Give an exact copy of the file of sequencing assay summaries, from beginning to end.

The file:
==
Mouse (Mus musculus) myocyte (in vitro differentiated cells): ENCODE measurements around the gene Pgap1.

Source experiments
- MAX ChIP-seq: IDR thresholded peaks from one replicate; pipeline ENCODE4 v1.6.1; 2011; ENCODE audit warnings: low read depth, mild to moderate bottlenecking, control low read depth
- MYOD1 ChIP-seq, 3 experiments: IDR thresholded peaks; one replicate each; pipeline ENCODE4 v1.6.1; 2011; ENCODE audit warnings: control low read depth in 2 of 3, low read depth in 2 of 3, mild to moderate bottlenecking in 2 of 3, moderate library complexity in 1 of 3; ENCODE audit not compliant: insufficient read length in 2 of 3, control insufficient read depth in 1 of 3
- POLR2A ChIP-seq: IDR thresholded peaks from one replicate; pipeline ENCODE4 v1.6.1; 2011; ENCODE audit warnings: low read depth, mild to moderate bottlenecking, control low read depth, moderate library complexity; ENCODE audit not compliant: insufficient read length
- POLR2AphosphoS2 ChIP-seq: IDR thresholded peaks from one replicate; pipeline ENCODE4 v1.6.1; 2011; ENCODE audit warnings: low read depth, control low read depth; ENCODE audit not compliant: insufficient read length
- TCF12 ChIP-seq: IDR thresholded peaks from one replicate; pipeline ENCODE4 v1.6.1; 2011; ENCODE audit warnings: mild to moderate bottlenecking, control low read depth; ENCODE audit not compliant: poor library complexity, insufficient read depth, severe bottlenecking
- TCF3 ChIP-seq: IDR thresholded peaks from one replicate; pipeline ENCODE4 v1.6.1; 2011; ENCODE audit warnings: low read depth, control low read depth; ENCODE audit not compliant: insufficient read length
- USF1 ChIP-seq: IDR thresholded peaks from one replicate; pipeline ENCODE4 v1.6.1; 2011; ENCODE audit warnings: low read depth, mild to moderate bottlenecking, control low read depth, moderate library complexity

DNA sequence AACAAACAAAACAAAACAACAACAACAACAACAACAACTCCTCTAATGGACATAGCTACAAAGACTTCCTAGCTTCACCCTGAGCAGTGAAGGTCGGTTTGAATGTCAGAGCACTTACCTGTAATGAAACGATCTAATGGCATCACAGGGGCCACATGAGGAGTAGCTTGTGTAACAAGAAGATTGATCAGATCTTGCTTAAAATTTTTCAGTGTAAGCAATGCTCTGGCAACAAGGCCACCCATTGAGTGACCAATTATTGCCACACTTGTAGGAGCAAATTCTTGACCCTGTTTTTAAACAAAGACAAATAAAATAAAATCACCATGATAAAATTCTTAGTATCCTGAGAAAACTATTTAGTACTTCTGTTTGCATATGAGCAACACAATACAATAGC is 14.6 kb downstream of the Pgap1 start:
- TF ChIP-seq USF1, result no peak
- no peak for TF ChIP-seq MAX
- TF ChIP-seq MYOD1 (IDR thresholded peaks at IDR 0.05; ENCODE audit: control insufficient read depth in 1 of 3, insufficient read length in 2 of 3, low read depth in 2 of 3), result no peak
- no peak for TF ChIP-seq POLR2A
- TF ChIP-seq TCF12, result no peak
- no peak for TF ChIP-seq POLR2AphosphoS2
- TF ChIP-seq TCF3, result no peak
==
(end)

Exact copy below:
Mouse (Mus musculus) myocyte (in vitro differentiated cells): ENCODE measurements around the gene Pgap1.

Source experiments
- MAX ChIP-seq: IDR thresholded peaks from one replicate; pipeline ENCODE4 v1.6.1; 2011; ENCODE audit warnings: low read depth, mild to moderate bottlenecking, control low read depth
- MYOD1 ChIP-seq, 3 experiments: IDR thresholded peaks; one replicate each; pipeline ENCODE4 v1.6.1; 2011; ENCODE audit warnings: control low read depth in 2 of 3, low read depth in 2 of 3, mild to moderate bottlenecking in 2 of 3, moderate library complexity in 1 of 3; ENCODE audit not compliant: insufficient read length in 2 of 3, control insufficient read depth in 1 of 3
- POLR2A ChIP-seq: IDR thresholded peaks from one replicate; pipeline ENCODE4 v1.6.1; 2011; ENCODE audit warnings: low read depth, mild to moderate bottlenecking, control low read depth, moderate library complexity; ENCODE audit not compliant: insufficient read length
- POLR2AphosphoS2 ChIP-seq: IDR thresholded peaks from one replicate; pipeline ENCODE4 v1.6.1; 2011; ENCODE audit warnings: low read depth, control low read depth; ENCODE audit not compliant: insufficient read length
- TCF12 ChIP-seq: IDR thresholded peaks from one replicate; pipeline ENCODE4 v1.6.1; 2011; ENCODE audit warnings: mild to moderate bottlenecking, control low read depth; ENCODE audit not compliant: poor library complexity, insufficient read depth, severe bottlenecking
- TCF3 ChIP-seq: IDR thresholded peaks from one replicate; pipeline ENCODE4 v1.6.1; 2011; ENCODE audit warnings: low read depth, control low read depth; ENCODE audit not compliant: insufficient read length
- USF1 ChIP-seq: IDR thresholded peaks from one replicate; pipeline ENCODE4 v1.6.1; 2011; ENCODE audit warnings: low read depth, mild to moderate bottlenecking, control low read depth, moderate library complexity

DNA sequence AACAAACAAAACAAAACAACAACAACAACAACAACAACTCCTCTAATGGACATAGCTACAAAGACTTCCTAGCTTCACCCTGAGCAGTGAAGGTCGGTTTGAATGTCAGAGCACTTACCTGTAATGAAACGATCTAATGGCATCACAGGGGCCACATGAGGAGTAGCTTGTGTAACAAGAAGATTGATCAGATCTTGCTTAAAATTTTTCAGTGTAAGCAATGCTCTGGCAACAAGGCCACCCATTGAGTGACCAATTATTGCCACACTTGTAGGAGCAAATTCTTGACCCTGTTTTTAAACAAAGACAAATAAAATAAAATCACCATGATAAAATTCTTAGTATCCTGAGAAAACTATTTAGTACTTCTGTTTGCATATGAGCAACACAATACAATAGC is 14.6 kb downstream of the Pgap1 start:
- TF ChIP-seq USF1, result no peak
- no peak for TF ChIP-seq MAX
- TF ChIP-seq MYOD1 (IDR thresholded peaks at IDR 0.05; ENCODE audit: control insufficient read depth in 1 of 3, insufficient read length in 2 of 3, low read depth in 2 of 3), result no peak
- no peak for TF ChIP-seq POLR2A
- TF ChIP-seq TCF12, result no peak
- no peak for TF ChIP-seq POLR2AphosphoS2
- TF ChIP-seq TCF3, result no peak